One of the main obstacles that many banks claim they encounter during both the foreclosure and loan modification process are investors who require that the foreclosures keep moving forward even though borrowers are trying to get a modified mortgage to lower their mortgage payments. Another problem involves what to do with the second loans because the holders of both the first and second loans must agree to the modification. Therefore, homeowners may not get payments lowered as dramatically if they have a second mortgage, and that could lead to re-defaults.

Another source of harsh rebuke was the Home Affordable Mortgage Program (HAMP). The results of the HAMP program to date reveals that it is not meeting its objective of preventing foreclosures. Indeed, the Federal Reserve predicts that there will be approximately 2.25 million foreclosure filings in 2011 and about 2 million more in 2012. Florida would again be among the nation’s leaders in the number of foreclosure filings, with South Florida leading way in the Sunshine state.

The current real estate market, and ongoing foreclosure crises, presents all sorts of issues that must be properly navigated. Our Miami foreclosure defense lawyers have assisted many parties in buying enough time to reach the solution that is right for them.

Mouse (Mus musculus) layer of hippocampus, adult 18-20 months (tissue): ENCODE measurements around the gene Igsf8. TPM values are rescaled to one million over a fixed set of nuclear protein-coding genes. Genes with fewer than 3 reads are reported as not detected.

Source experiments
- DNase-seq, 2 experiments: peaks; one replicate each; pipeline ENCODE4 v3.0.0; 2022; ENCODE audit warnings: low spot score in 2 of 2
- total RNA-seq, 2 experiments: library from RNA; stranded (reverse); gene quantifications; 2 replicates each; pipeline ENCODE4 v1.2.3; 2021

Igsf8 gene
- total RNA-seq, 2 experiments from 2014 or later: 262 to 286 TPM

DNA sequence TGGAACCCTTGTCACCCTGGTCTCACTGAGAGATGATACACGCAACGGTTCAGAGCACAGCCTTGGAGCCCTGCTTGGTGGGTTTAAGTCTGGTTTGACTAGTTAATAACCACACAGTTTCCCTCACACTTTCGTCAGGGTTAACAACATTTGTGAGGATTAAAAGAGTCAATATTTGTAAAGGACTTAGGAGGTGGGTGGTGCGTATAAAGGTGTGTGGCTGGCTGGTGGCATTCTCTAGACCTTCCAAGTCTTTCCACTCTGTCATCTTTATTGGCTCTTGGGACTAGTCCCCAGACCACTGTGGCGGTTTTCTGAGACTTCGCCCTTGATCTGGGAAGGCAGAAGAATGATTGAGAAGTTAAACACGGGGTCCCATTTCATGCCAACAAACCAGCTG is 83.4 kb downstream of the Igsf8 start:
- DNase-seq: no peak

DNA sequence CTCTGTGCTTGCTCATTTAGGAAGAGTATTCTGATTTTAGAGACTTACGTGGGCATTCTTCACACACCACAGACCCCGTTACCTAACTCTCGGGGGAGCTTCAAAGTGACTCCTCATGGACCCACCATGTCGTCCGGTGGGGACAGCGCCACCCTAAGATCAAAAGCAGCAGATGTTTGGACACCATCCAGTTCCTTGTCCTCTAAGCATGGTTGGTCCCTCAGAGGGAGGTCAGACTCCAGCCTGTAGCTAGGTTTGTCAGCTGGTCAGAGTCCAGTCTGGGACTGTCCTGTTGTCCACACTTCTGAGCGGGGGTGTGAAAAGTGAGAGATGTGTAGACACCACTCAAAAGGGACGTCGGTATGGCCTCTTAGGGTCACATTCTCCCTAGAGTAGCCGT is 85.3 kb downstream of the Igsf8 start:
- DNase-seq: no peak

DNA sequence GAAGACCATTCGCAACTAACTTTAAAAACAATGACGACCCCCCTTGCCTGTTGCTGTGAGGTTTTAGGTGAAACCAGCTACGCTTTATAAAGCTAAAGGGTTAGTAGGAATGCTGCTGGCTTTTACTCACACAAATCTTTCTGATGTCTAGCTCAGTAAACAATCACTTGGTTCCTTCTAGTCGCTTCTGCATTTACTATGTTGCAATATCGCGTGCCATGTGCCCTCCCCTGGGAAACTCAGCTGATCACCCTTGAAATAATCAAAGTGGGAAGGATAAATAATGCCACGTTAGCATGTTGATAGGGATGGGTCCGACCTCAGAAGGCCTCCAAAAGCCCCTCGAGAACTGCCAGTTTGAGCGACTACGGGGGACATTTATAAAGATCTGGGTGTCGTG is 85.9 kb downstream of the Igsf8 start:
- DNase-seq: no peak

There are many alternatives to foreclosure, and often times it just takes proper planning to properly navigate against the potential pitfalls. Help is often available to those who seek it.

There are many factors contributing to Florida’s nation leading delinquency rates. They include a weak job market, weak economic recovery, and a major drop in home prices. Consequently, Florida’s real estate market remains unsettled in large part due to the continued foreclosure crises.
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Consider Your Options. Contact Us Today.

We have been successful in defending many foreclosure cases when given an opportunity to develop a plan to properly defend the foreclosure.

If you are on the brink of foreclosure, need a real estate attorney, or just need to assess your legal rights, please contact our office today.

Call us today toll free at 1-866-518-2913 or at 305-263-7700.

Lawlessness Running Rampant in Florida’s Court-run Foreclosure Process